On February 13, Seniors Today hosted its weekly Health Live webinar with leading Endocrinology and Diabetic Consultant Dr Phulrenu Chauhan speaking on Diabetes Care for Senior Citizens. Dr Noor Gill captured takeaways from the session.
Dr Phulrenu Chauhan is a leading Endocrinology and Diabetic Consultant based in Mumbai. She is Section Coordinator, Department of Endocrinology at the PD Hinduja Hospital and Research Centre, Mahim, Mumbai and Head of Department, Department of Endocrinology at Hinduja Healthcare Surgical, Khar, Mumbai. A DM in Endocrinology and an MD in General Medicine from the GS Medical College and KEM Hospital where she also did her MBBS, Dr Chauhan is a Member of the Maharashtra University of Health Sciences studies committee. She is a guide and teacher for postgraduate and various other students. She is also a published author in various Indian and international publications and has been a speaker at a variety of global and national conferences.
Here are the takeaways from Dr Chauhan’s opening remarks and responses to the Q&A with Seniors Today readers.
– Diabetes in senior citizens is a new chapter altogether from when you were diagnosed to be diabetic. In our country, diabetes is recognised at the age of 45-50 years. And if it goes unattended, high blood sugar cause complications and these are recognisable after 10-15 years of diabetes. Once you cross the age line and become senior, if you have diabetes, you are more prone to hypertension, high cholesterol, cardiac conditions and many other complications.
– There are two sets of complications, one is the microvascular complications which involve the eyes, kidneys, and the nerves getting affected. These tend to occur much earlier.
– If you are 60 and have recently been diagnosed with diabetes, though it takes about 10-15 years for the complications to set in and affect the other organs, you run a higher risk of macro vascular complications – a stroke, heart disease or the vessels of the feet get blocked giving rise to diabetic foot, ulcers and infections.
– In diabetes, there are usually no symptoms till the complications appear. There are however certain complications such as an infection, a foot infection, a lung infection- which can occur since diabetic patients are more prone to getting infections. Tuberculosis, fungal infections (especially in women), urinary tract infections are very common due to uncontrolled blood sugar levels.
– Triglycerides are fats that are produced by the liver. Very often, high sugar levels and triglycerides go hand in hand. Once the blood sugar levels are high, the triglycerides start building up in the liver and are continuously released. Those who have long-standing diabetes and have no insulin in their body, which invariably happens after many years of living with the metabolic disorder, they have triglyceride levels that slowly start going up and cause complications.
Everyone has heard of cholesterol, but very often triglycerides are not looked at/ neglected. Triglycerides cause immediate fat release and that can cause fatty liver, the fat can accumulate in the heart and cause heart disease, stroke or can accumulate in the vessels and cause large vessel diseases as a complication of diabetes.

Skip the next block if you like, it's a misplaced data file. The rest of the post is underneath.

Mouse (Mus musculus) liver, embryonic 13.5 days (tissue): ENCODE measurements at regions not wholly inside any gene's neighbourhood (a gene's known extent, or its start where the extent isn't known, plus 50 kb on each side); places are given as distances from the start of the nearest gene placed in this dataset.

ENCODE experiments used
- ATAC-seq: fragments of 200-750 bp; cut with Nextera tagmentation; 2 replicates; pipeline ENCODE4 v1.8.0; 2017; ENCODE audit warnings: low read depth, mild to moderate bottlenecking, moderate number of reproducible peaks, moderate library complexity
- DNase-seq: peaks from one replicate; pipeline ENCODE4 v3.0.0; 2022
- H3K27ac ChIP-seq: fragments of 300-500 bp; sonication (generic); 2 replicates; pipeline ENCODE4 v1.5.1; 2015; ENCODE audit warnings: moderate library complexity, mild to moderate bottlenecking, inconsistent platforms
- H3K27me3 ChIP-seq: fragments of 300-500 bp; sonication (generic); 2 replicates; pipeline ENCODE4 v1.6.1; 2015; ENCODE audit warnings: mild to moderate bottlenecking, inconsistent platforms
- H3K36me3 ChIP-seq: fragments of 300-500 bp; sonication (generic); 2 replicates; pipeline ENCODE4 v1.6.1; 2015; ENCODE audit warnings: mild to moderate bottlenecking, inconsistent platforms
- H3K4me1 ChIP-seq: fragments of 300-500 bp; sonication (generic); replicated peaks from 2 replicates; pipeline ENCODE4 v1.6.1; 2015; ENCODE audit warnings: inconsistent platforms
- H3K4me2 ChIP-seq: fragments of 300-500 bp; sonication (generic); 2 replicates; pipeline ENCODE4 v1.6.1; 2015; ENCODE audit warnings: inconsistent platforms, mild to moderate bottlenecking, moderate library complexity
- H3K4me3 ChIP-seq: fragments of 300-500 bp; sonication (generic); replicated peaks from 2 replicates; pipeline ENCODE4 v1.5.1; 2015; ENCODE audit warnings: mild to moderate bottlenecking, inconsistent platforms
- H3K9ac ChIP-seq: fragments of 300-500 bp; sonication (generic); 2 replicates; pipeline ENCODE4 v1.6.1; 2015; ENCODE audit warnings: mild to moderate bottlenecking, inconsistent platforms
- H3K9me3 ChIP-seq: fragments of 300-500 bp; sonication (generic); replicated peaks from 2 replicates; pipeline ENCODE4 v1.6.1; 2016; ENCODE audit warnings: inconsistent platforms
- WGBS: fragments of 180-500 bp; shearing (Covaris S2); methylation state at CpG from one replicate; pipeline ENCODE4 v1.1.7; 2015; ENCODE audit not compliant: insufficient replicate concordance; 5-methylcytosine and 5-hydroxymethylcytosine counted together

– Omega 3 fatty acids are supposed to be good fatty acids, as compared to triglycerides or cholesterol and are not produced in high amounts by the body. They are easily digestible fatty acids which get dispersed and utilised very easily.
– Normal HbA1c in all individuals is less than 5.7. If your HbA1c is marginally elevated, you are deemed to be pre-diabetic. Not all pre-diabetics become diabetics. This depends on your lifestyle modifications which includes-
– Regular exercise
– Watching your diet and weight
– Regular monitoring of blood sugars is a must. Glucometers these days are accurate and are also handy, feasible and easily available.
Food and exercise are the two main cornerstones of diabetes management.
– Patients who are in the pre-diabetic stage should get their HbA1c done every six months and to maintain the levels below 6.5 at all times.
– The safe levels for blood sugar after the age of 65, for fasting blood sugar levels between the range of 140-150mg/dl is acceptable and a post meal (post prandial) blood sugar level around 200 mg/dl is admissible and advocated. HbA1c of 7 or 7.5 is what we are looking to maintain after the age of 65 and 8- 8.5 after the age of 75 years.
– As the age rises, the renal function also decreases. So, as the age progresses, the creatinine levels also rise. But we don’t just look at the creatinine level, we also look at other factors such as the urea levels and the GFR (glomerular filtration rate). If the GRF is falling from, say, 50-60 to 20-30; then we are worried. To maintain your creatinine levels, you need to not just keep your blood sugar levels under control but also take care of your blood pressure and the amount of protein intake in your diet.
– Diabetes mellitus is a lifestyle disorder. Except for Type 1 diabetes where you need insulin for life, Type 2 can be controlled though not cured only with lifestyle modifications.
– As the age progresses, we are not just worried about hyperglycemia due to diabetes but are also worried about hypoglycaemia in case your blood sugar falls drastically. Hypoglycemia is more serious and worrisome than hyperglycemia, because it can precipitate a heart attack, it can lead to coma, convulsions.